by Alexandra Tuschka
Strange creatures cavort in this picture, which Böcklin called "play of the waves". These fantastic creatures represent the unruliness of the sea. The depths of the water could harbor unfathomable demonic forces.
In the front of the picture we see Triton, the Greek god of the sea with a naiad, a water nymph. With his flushed cheeks and broad grin, the rose-crowned Greek god personifies exuberant sensuality. The naiad in front, on the other hand, looks rather anxiously out of the left picture frame. Between them, a small fish head can be seen fluffing up its cheeks. Probably it represents a personification of the wind. On the upper, churning wave on the left, we see a sea centaur. On the right, two more nymphs can be seen, one swaying in the waves and the other diving into them.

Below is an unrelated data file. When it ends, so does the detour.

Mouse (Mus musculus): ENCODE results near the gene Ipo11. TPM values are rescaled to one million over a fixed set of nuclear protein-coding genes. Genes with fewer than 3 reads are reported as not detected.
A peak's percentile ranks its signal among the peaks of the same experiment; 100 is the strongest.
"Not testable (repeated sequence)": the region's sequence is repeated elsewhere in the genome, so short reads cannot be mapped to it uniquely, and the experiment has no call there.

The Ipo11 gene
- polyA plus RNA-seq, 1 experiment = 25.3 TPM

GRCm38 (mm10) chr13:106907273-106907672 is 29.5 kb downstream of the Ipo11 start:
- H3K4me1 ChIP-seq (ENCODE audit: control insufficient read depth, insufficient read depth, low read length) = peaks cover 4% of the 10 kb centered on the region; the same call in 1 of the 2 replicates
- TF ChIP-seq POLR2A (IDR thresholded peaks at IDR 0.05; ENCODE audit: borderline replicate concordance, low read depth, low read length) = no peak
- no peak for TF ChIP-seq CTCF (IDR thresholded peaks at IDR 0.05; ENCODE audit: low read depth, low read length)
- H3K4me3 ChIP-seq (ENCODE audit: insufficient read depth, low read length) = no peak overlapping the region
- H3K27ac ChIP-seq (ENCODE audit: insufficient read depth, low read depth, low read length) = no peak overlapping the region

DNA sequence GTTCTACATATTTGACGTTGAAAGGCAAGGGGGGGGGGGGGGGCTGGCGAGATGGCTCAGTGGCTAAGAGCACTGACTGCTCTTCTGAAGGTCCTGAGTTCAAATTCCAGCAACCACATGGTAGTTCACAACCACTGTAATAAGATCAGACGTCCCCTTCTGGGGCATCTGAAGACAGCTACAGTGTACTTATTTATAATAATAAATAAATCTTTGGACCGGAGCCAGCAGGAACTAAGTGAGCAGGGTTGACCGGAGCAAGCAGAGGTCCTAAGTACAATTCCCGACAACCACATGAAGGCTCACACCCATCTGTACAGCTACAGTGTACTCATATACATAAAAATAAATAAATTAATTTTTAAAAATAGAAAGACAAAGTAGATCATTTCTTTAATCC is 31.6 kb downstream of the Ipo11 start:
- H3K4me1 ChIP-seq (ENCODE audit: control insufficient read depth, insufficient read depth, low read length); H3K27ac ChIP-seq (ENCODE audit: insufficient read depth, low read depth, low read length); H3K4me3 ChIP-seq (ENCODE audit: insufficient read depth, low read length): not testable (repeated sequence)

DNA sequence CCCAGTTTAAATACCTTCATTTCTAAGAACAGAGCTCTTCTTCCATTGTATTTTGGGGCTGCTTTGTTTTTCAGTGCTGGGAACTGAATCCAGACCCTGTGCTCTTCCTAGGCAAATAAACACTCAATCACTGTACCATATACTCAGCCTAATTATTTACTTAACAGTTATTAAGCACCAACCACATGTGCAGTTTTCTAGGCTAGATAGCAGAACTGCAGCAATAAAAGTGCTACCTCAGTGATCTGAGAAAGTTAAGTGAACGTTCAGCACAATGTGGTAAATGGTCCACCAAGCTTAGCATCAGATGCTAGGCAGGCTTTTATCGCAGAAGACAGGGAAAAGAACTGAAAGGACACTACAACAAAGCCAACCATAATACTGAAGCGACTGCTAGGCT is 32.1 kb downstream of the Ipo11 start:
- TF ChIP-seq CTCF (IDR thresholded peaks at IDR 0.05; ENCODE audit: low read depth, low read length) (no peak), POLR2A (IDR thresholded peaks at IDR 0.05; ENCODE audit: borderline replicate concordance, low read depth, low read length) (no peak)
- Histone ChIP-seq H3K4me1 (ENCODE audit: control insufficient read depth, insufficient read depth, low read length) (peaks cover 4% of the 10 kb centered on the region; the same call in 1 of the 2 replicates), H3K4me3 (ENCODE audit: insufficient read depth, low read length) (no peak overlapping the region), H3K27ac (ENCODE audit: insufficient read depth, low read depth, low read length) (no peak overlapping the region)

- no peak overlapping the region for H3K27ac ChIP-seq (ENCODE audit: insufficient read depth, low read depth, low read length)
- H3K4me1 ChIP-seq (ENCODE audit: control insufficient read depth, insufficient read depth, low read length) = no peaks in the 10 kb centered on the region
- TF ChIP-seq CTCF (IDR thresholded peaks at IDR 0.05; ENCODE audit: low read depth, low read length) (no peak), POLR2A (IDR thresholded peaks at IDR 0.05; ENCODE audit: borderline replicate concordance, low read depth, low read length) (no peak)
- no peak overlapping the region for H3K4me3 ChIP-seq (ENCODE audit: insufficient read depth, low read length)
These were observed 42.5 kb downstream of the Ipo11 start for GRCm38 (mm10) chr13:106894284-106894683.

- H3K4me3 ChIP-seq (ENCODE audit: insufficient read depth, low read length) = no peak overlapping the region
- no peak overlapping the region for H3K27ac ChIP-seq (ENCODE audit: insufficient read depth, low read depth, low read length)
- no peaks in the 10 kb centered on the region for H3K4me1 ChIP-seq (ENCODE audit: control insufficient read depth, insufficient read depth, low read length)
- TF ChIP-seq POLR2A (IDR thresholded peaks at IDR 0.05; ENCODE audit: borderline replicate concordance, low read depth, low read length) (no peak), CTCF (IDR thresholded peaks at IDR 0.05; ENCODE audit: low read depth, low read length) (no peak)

Böcklin got the idea for this rather unconventional pictorial theme during a bathing vacation with his deep-sea explorer friend Anton Dohm. The latter is portrayed in the sea god in front. After a long dive, Dohm is said to have suddenly appeared unexpectedly next to some ladies. Their surprise fired Böcklin's imagination.
Arnold Böcklin - Play of the waves
Oil on canvas, 1883, 180 x 238 cm, Pinakothek in Munich